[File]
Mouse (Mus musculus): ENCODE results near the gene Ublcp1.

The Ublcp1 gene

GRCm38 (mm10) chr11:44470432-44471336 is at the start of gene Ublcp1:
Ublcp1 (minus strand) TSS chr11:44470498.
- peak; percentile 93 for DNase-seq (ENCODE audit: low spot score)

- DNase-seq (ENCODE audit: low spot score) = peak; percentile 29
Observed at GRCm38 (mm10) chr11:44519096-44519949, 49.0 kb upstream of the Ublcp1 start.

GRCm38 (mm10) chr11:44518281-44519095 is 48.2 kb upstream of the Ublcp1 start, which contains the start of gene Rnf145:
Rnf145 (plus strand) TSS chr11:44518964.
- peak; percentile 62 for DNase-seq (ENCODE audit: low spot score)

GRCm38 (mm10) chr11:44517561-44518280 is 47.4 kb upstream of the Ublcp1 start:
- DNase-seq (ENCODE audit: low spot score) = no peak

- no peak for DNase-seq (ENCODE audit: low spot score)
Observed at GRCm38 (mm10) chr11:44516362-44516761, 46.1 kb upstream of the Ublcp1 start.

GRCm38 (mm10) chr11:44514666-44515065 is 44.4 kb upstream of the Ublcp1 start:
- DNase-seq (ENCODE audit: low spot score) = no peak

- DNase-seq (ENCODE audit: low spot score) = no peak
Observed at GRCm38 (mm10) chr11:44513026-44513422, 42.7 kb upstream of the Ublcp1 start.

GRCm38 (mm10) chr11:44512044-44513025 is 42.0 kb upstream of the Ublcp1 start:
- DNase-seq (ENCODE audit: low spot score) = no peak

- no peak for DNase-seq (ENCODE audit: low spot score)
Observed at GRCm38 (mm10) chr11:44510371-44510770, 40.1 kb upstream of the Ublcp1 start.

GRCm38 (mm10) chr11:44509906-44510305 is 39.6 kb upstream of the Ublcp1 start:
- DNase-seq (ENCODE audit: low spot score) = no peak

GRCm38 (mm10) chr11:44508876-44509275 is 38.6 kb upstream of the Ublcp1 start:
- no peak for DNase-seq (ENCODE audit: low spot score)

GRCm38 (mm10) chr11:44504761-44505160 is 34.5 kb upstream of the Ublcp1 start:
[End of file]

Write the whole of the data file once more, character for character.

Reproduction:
Mouse (Mus musculus): ENCODE results near the gene Ublcp1.

The Ublcp1 gene

GRCm38 (mm10) chr11:44470432-44471336 is at the start of gene Ublcp1:
Ublcp1 (minus strand) TSS chr11:44470498.
- peak; percentile 93 for DNase-seq (ENCODE audit: low spot score)

- DNase-seq (ENCODE audit: low spot score) = peak; percentile 29
Observed at GRCm38 (mm10) chr11:44519096-44519949, 49.0 kb upstream of the Ublcp1 start.

GRCm38 (mm10) chr11:44518281-44519095 is 48.2 kb upstream of the Ublcp1 start, which contains the start of gene Rnf145:
Rnf145 (plus strand) TSS chr11:44518964.
- peak; percentile 62 for DNase-seq (ENCODE audit: low spot score)

GRCm38 (mm10) chr11:44517561-44518280 is 47.4 kb upstream of the Ublcp1 start:
- DNase-seq (ENCODE audit: low spot score) = no peak

- no peak for DNase-seq (ENCODE audit: low spot score)
Observed at GRCm38 (mm10) chr11:44516362-44516761, 46.1 kb upstream of the Ublcp1 start.

GRCm38 (mm10) chr11:44514666-44515065 is 44.4 kb upstream of the Ublcp1 start:
- DNase-seq (ENCODE audit: low spot score) = no peak

- DNase-seq (ENCODE audit: low spot score) = no peak
Observed at GRCm38 (mm10) chr11:44513026-44513422, 42.7 kb upstream of the Ublcp1 start.

GRCm38 (mm10) chr11:44512044-44513025 is 42.0 kb upstream of the Ublcp1 start:
- DNase-seq (ENCODE audit: low spot score) = no peak

- no peak for DNase-seq (ENCODE audit: low spot score)
Observed at GRCm38 (mm10) chr11:44510371-44510770, 40.1 kb upstream of the Ublcp1 start.

GRCm38 (mm10) chr11:44509906-44510305 is 39.6 kb upstream of the Ublcp1 start:
- DNase-seq (ENCODE audit: low spot score) = no peak

GRCm38 (mm10) chr11:44508876-44509275 is 38.6 kb upstream of the Ublcp1 start:
- no peak for DNase-seq (ENCODE audit: low spot score)

GRCm38 (mm10) chr11:44504761-44505160 is 34.5 kb upstream of the Ublcp1 start: